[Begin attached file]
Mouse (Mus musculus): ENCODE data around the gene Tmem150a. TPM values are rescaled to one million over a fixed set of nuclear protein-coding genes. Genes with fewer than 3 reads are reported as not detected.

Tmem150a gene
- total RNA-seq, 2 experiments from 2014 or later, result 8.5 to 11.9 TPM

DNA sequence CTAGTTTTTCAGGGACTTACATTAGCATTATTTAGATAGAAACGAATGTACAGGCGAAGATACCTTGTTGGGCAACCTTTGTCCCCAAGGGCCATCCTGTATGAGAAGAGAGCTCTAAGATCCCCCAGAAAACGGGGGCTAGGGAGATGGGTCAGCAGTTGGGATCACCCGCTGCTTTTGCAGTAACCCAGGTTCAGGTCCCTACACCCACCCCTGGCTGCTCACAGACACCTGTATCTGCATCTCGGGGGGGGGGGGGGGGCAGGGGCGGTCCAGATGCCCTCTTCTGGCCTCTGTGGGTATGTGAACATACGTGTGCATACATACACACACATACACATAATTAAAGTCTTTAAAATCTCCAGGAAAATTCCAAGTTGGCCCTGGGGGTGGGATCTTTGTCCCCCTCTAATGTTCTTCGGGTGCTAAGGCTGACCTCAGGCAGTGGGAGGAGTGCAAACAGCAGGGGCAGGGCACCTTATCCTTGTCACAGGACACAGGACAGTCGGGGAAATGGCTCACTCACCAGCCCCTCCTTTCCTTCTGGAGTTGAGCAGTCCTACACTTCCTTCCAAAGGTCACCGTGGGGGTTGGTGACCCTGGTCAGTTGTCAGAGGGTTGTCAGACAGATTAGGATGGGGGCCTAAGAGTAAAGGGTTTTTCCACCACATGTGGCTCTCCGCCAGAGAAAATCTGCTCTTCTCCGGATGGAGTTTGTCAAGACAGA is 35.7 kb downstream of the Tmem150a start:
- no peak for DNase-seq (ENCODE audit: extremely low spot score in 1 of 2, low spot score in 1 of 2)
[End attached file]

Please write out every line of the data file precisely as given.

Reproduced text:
Mouse (Mus musculus): ENCODE data around the gene Tmem150a. TPM values are rescaled to one million over a fixed set of nuclear protein-coding genes. Genes with fewer than 3 reads are reported as not detected.

Tmem150a gene
- total RNA-seq, 2 experiments from 2014 or later, result 8.5 to 11.9 TPM

DNA sequence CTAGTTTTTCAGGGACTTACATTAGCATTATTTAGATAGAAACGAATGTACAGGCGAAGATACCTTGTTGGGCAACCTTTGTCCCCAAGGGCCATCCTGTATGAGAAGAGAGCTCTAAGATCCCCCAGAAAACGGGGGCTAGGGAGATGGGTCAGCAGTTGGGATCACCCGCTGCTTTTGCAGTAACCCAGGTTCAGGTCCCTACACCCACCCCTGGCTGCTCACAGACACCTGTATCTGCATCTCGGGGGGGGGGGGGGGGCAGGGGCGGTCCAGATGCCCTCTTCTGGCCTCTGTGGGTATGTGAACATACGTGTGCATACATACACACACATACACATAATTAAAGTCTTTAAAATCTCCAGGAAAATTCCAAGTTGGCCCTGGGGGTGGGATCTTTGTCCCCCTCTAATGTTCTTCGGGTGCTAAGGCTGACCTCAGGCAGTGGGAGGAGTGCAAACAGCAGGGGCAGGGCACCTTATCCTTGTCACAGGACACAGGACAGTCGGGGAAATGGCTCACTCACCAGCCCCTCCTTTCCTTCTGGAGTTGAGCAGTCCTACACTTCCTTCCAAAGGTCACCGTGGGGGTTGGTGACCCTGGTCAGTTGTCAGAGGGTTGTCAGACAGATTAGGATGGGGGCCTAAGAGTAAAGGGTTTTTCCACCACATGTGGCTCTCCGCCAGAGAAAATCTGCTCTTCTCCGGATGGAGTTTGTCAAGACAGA is 35.7 kb downstream of the Tmem150a start:
- no peak for DNase-seq (ENCODE audit: extremely low spot score in 1 of 2, low spot score in 1 of 2)